Any gay content? Oh, I don't know. Look at those abs.
Ok, ok, he plays a gay character in 54 (1998), with Ryan Philippe (with a gay kiss edited out), and Getty Images has some pictures of him at the Gay and Lesbian Film Festival in L.A. in 2011.
That's enough gay content for me.
One afternoon shortly after I returned from my summer in France, I walked into my apartment on 13th Street in the East Village of New York to find a very attractive young man in a business suit on the couch, getting intimate with my housemate Edward.
I was shocked. Edward was a fey art appraiser in his 60s, who rarely dated and never hooked up. And his cardinal rule was: no nudity in the living room.
"Hi!" the very attractive young man said.
"Hi. I'm Boomer, Edward's housemate."
Edward hastily stood. "Terribly sorry to break a house rule. I lost control of myself. Boomer, this is my nw assistant, Andrew Marvell (accented on the second syllable, Mar - VELL). I hired him while you were in France."
"How are ya?" Andrew said, holding out his hand to be shaken.
"Nice to meet you. Not very coy, are you?"
"You know, Andrew Marvell, the Metaphysical poet? 'To His Coy Mistress'?"
Andrew stared blankly.
"Where are my manners?" Edward said. "Would you like to join us? Please be my guest."
The uncensored story, with nude photos and explicit sexual content, is on Tales of West Hollywood.
Aug 10, 2016
Apparently he was the star of a newspaper comic strip launched in 1934 by someone named Mo Leff. It lasted only a year, but was reprinted in comic books in both the United States and France.
Peter Pat, aka just Pat, was carried off by a winged warrior to Pagoland, a sword-and-sorcery fantasy world, where he proved to be a superb fighter -- for a three year old.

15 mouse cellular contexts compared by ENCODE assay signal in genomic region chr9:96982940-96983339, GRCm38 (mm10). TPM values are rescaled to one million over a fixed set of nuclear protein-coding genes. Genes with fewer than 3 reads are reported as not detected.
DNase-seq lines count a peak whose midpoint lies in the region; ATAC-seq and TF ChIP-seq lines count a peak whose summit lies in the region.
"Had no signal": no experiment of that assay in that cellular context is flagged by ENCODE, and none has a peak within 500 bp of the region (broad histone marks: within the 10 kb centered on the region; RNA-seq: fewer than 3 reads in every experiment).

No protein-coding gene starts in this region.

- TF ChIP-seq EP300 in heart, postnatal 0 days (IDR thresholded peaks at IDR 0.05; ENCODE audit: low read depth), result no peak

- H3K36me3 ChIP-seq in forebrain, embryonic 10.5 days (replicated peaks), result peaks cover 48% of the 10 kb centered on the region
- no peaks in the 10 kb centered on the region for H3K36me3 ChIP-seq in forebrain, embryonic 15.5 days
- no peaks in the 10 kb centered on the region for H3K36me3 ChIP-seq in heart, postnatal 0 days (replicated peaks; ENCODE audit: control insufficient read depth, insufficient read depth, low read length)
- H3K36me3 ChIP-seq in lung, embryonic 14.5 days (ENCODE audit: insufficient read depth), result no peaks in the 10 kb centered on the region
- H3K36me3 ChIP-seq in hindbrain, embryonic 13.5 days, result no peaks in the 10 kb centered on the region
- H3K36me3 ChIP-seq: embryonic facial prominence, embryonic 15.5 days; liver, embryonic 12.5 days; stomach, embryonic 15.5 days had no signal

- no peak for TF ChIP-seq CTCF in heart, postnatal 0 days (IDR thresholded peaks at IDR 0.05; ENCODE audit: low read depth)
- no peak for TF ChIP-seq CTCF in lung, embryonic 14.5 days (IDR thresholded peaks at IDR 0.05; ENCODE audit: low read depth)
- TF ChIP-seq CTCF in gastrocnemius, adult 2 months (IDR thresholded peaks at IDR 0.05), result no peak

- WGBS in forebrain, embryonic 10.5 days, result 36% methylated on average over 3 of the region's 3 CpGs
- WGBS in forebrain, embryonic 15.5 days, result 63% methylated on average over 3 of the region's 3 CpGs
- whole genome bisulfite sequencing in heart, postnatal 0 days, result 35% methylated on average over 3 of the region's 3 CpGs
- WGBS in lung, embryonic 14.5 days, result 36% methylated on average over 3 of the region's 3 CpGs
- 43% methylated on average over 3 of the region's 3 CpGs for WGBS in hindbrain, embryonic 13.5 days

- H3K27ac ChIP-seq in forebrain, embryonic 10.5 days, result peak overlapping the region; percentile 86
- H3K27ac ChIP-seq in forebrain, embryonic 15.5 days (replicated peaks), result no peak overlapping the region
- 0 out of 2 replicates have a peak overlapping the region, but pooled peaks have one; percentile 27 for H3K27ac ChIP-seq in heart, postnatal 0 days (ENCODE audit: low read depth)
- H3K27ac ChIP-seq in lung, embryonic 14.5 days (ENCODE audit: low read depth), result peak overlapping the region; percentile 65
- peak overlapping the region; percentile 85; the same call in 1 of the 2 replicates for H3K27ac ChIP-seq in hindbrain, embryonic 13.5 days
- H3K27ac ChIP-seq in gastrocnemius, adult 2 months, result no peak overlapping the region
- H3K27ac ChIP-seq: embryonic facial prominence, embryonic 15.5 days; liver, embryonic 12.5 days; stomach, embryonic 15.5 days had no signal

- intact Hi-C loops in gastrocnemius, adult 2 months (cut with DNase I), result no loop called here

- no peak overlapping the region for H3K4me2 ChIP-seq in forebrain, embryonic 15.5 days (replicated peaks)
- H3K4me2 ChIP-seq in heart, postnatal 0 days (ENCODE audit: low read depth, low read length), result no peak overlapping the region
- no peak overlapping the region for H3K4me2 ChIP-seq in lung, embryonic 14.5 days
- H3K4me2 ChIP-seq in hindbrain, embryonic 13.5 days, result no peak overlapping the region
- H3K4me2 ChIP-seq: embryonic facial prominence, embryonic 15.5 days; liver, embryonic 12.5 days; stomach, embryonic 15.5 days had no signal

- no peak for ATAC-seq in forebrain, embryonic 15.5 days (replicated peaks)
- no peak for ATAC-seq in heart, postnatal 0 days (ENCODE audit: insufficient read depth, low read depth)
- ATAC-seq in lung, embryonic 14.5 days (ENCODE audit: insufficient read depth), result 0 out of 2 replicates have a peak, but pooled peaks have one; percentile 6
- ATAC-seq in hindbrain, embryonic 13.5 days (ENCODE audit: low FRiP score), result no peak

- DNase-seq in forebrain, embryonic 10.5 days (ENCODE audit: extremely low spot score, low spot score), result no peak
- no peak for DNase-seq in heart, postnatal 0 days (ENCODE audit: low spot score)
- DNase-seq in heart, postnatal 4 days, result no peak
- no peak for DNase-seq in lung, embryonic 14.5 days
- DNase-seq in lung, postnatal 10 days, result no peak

What's up with the oversized Dick Tracey head?
Pat has a sidekick named Pom, a even younger toddler (is he wearing a diaper?) with an old man's head.
Is Mo Leff just inept, or is there some reason for this weird phenomenon? Maybe in Pagoland heads get older and bodies get younger.
I don't know why his shorts and belt changed color.
The people of Pagoland had a preference for "p" sounds. Pat's prim pony Pepper promenades in Pagoland pastures.
Mo Leff was also the ghostwriter for the Joe Palooka strip.
Omar Khayyam (1048-1131) was a Persian poet, astronomer, and mathematician who may or may not have written the ruibaiyat (4-lined verses) ascribed to him. The compilation came three hundred years after his death.
It became famous in the English-speaking world with the translation by Edward FitzGerald (1809-1883), based on original manuscripts in the Oxford Bodleian Library. The first edition (1859) contained 75 quatrains. New editions increased the number to 101.
Here with a Loaf of Bread beneath the Bough,
A Flask of Wine, a Book of Verse - and Thou
Beside me singing in the Wilderness -
And Wilderness is Paradise enow.
After all, life is short: we should seize the day:
Ah, make the most of what we yet may spend,
Before we too into the Dust descend;
Dust into Dust, and under Dust, to lie,
Sans Wine, sans Song, sans Singer, and - sans End !
Up, smooth-faced boy! The daybreak shines for thee!